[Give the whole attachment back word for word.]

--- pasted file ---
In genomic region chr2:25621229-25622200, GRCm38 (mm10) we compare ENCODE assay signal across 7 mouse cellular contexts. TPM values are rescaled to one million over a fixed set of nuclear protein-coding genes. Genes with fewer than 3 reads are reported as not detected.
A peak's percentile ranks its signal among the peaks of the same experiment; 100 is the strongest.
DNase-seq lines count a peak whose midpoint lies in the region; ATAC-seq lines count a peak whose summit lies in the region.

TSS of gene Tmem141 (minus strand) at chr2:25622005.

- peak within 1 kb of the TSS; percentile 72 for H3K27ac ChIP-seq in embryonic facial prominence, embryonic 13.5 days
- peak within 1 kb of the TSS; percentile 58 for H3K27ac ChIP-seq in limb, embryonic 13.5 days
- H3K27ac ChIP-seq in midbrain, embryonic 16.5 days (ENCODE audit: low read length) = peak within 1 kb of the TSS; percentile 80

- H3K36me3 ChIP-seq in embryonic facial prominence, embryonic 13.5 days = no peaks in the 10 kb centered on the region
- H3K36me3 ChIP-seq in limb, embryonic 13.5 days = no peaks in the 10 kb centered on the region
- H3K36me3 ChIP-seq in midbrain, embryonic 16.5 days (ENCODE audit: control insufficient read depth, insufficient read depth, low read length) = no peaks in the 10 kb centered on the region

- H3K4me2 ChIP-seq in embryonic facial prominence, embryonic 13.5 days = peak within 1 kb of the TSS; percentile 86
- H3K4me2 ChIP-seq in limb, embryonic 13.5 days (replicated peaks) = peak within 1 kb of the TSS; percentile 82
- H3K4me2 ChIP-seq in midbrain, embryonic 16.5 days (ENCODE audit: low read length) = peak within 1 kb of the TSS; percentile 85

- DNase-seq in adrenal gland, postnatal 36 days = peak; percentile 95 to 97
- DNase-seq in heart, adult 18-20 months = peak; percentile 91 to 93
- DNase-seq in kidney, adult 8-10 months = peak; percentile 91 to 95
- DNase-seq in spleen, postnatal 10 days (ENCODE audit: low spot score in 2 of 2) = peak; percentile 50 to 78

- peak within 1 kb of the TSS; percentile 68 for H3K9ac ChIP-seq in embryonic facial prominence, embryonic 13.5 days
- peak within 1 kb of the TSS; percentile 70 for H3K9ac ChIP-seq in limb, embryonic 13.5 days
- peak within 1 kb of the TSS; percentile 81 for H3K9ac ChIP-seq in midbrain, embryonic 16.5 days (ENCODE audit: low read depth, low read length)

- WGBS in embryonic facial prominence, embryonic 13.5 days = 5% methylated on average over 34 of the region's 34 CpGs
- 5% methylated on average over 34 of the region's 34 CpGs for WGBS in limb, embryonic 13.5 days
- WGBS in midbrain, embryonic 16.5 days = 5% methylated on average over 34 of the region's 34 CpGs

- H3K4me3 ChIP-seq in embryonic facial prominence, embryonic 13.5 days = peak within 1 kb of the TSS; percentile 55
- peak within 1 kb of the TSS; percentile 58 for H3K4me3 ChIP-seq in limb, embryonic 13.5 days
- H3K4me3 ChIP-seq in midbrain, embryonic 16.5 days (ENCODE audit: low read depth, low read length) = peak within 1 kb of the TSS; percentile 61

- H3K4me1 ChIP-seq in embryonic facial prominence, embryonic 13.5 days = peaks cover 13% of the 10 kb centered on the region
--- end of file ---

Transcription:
In genomic region chr2:25621229-25622200, GRCm38 (mm10) we compare ENCODE assay signal across 7 mouse cellular contexts. TPM values are rescaled to one million over a fixed set of nuclear protein-coding genes. Genes with fewer than 3 reads are reported as not detected.
A peak's percentile ranks its signal among the peaks of the same experiment; 100 is the strongest.
DNase-seq lines count a peak whose midpoint lies in the region; ATAC-seq lines count a peak whose summit lies in the region.

TSS of gene Tmem141 (minus strand) at chr2:25622005.

- peak within 1 kb of the TSS; percentile 72 for H3K27ac ChIP-seq in embryonic facial prominence, embryonic 13.5 days
- peak within 1 kb of the TSS; percentile 58 for H3K27ac ChIP-seq in limb, embryonic 13.5 days
- H3K27ac ChIP-seq in midbrain, embryonic 16.5 days (ENCODE audit: low read length) = peak within 1 kb of the TSS; percentile 80

- H3K36me3 ChIP-seq in embryonic facial prominence, embryonic 13.5 days = no peaks in the 10 kb centered on the region
- H3K36me3 ChIP-seq in limb, embryonic 13.5 days = no peaks in the 10 kb centered on the region
- H3K36me3 ChIP-seq in midbrain, embryonic 16.5 days (ENCODE audit: control insufficient read depth, insufficient read depth, low read length) = no peaks in the 10 kb centered on the region

- H3K4me2 ChIP-seq in embryonic facial prominence, embryonic 13.5 days = peak within 1 kb of the TSS; percentile 86
- H3K4me2 ChIP-seq in limb, embryonic 13.5 days (replicated peaks) = peak within 1 kb of the TSS; percentile 82
- H3K4me2 ChIP-seq in midbrain, embryonic 16.5 days (ENCODE audit: low read length) = peak within 1 kb of the TSS; percentile 85

- DNase-seq in adrenal gland, postnatal 36 days = peak; percentile 95 to 97
- DNase-seq in heart, adult 18-20 months = peak; percentile 91 to 93
- DNase-seq in kidney, adult 8-10 months = peak; percentile 91 to 95
- DNase-seq in spleen, postnatal 10 days (ENCODE audit: low spot score in 2 of 2) = peak; percentile 50 to 78

- peak within 1 kb of the TSS; percentile 68 for H3K9ac ChIP-seq in embryonic facial prominence, embryonic 13.5 days
- peak within 1 kb of the TSS; percentile 70 for H3K9ac ChIP-seq in limb, embryonic 13.5 days
- peak within 1 kb of the TSS; percentile 81 for H3K9ac ChIP-seq in midbrain, embryonic 16.5 days (ENCODE audit: low read depth, low read length)

- WGBS in embryonic facial prominence, embryonic 13.5 days = 5% methylated on average over 34 of the region's 34 CpGs
- 5% methylated on average over 34 of the region's 34 CpGs for WGBS in limb, embryonic 13.5 days
- WGBS in midbrain, embryonic 16.5 days = 5% methylated on average over 34 of the region's 34 CpGs

- H3K4me3 ChIP-seq in embryonic facial prominence, embryonic 13.5 days = peak within 1 kb of the TSS; percentile 55
- peak within 1 kb of the TSS; percentile 58 for H3K4me3 ChIP-seq in limb, embryonic 13.5 days
- H3K4me3 ChIP-seq in midbrain, embryonic 16.5 days (ENCODE audit: low read depth, low read length) = peak within 1 kb of the TSS; percentile 61

- H3K4me1 ChIP-seq in embryonic facial prominence, embryonic 13.5 days = peaks cover 13% of the 10 kb centered on the region